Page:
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China Increases Investment in Australia

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Less of this? China is investing less in Australia's mining industry and more in real estate. The picture shows a conveyor belt at an Australian iron ore mine.
Less of this? China is investing less in Australia's mining industry and more in real estate. The picture shows a conveyor belt at an Australian iron ore mine.

From VOA Learning English, this is the Economics Report.

Chinese investment in Australia has moved to the real estate market and infrastructure. It is yet another sign that Australia's once strong mining industry is weakening, as Chinese businesses look for new places to invest.

For the first time, almost half of all Chinese investment in Australia is in real estate. Spending on roads, bridges and other infrastructure has also increased.

Private businesses from China are also investing more than state-owned enterprises.

The findings are contained in a report called "Demystifying Chinese Investment in Australia." It comes from accounting company KPMG Australia, the University of Sydney Business School and the China Studies Center.

Hans Hendrischke is a professor of Chinese Business and Management at the University of Sydney Business School. He says the study provides examples of what he calls new patterns of interest.

"The most striking feature was the change in Chinese investment composition – that is the shift from big projects in the mining and resources area to this huge increase in real estate, and other industries where the Chinese traditionally had not been too strong, such as leisure and construction. They have bought one of the biggest cinema chains in Australia and one of the two biggest construction firms, John Holland."

Australia's mining industry was expanding a few years ago. Now, the rate of growth appears to be slowing. Chinese companies with money to spend have looked to real estate as a place to invest. However, Australia's Foreign Investment Review Board must approve what properties the companies can buy.

Phil Harris is the managing director of Harris Real Estate in Adelaide. He says Chinese buyers are inflating prices in Australia's major cities.

"There is absolutely no question that it is having a dramatic effect on property prices in particular areas of both Melbourne and Sydney. I have colleagues who own real estate offices in both of those marketplaces, and in some of those markets they are seeing 80 percent of all purchases – now even 100 percent of purchases in certain areas are going to Chinese buyers. There is no question it is having an effect on property prices."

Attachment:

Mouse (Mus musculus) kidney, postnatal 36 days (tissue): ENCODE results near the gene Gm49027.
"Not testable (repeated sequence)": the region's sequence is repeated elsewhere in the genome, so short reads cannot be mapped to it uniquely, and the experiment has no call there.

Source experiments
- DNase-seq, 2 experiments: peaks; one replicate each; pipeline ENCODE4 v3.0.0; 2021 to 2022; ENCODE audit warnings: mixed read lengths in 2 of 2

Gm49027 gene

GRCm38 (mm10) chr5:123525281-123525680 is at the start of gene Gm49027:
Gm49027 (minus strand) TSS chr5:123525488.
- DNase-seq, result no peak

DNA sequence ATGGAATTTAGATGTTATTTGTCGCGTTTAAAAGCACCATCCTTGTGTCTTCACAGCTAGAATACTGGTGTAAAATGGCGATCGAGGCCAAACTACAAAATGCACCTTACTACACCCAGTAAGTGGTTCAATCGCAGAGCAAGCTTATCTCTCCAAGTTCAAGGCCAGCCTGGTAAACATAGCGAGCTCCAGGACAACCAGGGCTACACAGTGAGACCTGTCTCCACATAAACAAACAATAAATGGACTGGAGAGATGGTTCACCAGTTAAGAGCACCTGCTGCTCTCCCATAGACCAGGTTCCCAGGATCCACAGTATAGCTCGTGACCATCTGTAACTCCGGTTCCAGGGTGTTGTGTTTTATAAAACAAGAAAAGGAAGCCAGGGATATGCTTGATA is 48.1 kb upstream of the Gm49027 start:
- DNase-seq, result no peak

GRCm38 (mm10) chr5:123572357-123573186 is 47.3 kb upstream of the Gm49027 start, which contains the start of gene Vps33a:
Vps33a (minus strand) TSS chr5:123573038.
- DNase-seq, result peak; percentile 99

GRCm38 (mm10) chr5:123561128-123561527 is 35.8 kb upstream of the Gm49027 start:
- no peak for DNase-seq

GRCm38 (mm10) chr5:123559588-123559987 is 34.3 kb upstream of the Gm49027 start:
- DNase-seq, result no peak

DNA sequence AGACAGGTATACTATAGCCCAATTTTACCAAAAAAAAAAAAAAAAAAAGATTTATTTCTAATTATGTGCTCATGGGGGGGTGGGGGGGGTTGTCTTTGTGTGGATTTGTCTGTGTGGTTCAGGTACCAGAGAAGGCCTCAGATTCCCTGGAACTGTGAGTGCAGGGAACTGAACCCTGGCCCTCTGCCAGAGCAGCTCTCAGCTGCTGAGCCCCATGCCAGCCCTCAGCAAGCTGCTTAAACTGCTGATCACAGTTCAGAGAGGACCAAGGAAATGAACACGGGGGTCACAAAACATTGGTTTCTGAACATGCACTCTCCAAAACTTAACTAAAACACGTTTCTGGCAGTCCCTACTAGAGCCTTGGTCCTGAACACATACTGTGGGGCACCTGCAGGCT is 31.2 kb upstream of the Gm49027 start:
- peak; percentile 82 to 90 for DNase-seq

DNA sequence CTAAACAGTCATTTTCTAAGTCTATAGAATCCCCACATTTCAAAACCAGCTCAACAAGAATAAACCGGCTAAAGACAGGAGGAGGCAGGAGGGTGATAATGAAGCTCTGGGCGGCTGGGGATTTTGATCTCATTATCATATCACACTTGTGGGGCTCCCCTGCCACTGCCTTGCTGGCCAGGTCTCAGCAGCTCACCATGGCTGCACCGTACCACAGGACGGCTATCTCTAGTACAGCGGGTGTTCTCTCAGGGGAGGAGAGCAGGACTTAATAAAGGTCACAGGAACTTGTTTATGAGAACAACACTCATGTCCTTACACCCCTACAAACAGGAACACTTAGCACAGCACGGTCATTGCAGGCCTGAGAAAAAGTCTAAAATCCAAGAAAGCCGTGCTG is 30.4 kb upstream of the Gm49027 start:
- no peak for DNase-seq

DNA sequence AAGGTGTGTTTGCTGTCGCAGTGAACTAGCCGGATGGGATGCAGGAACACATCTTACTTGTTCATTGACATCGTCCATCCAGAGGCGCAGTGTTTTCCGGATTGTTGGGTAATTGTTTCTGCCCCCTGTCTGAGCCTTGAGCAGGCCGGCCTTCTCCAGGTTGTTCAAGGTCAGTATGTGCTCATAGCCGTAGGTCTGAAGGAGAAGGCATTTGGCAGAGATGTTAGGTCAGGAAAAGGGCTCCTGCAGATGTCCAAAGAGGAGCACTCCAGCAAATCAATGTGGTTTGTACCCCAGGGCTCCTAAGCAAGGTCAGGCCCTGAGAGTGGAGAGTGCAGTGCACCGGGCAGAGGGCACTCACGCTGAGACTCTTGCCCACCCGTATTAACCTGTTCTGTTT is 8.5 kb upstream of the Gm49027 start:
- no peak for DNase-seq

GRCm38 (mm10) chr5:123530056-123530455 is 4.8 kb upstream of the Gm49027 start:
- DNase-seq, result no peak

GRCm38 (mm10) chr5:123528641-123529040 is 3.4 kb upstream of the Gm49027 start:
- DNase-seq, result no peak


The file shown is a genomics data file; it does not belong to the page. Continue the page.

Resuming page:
Last year, the Chinese invested $8.3 billion in Australia. The combination of real estate, leisure serves and infrastructure projects made up 79 percent of new Chinese business in the country. That compares with just 11 percent for mining.

While real estate is the most popular investment, there is growing interest, too, in Australian agriculture. Andrew Forrest got rich from mining businesses. He says Chinese investment is helping to increase the productivity of farming.

"So far, Chinese investment into Australia - agriculture - has been well received and they're capable of being a strong and passive partner in projects of massive scale which our capital alone could not develop."

The falling value of the Australian dollar has made investments in the country more appealing. Easing of Australian visa rules has also attracted investment.

Doug Ferguson is head of KPMG Australia's Asia Business Group. He co-wrote the report on China's investment in Australia. He says Chinese investment is good news.

"I think it is very important for our economy to be able to successfully move the structure away from mining, gas and power into sectors that have more, maybe, enduring long-term benefit to the broader economy, which I think real estate, which leisure and tourism and agri business (and) food offers, and that is exactly what is happening, so it is very good news."

China is the sixth largest foreign investor in Australia. The United States and Britain invest more, although Chinese spending is growing fastest.

The flow of money from China is a politically sensitive issue, especially purchases of real estate and farms. Last weekend, Australian nationalists demonstrated and burned flags near China's diplomatic offices in Sydney. They were protesting what they described as a "foreign invasion."

And that's the VOA Learning English Economics Report. I'm Mario Ritter.

Phil Mercer reported this story for VOA News from Sydney, Australia. Mario Ritter adapted it for Learning English. George Grow was the editor.

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Words in This Story

state-owned enterprises – n. Businesses controlled (through a majority ownership share) or fully owned by a government

real estate – n. property such as buildings and land

leisure – n. industries related to entertainment, recreation, tourism and sports; activities people do in their free time

patterns – n. a regular or repeated form or way something is done

scale – n. the level at which something is done relating to its size, number or frequency

purchase(s) – n. something that is bought; v. to buy something

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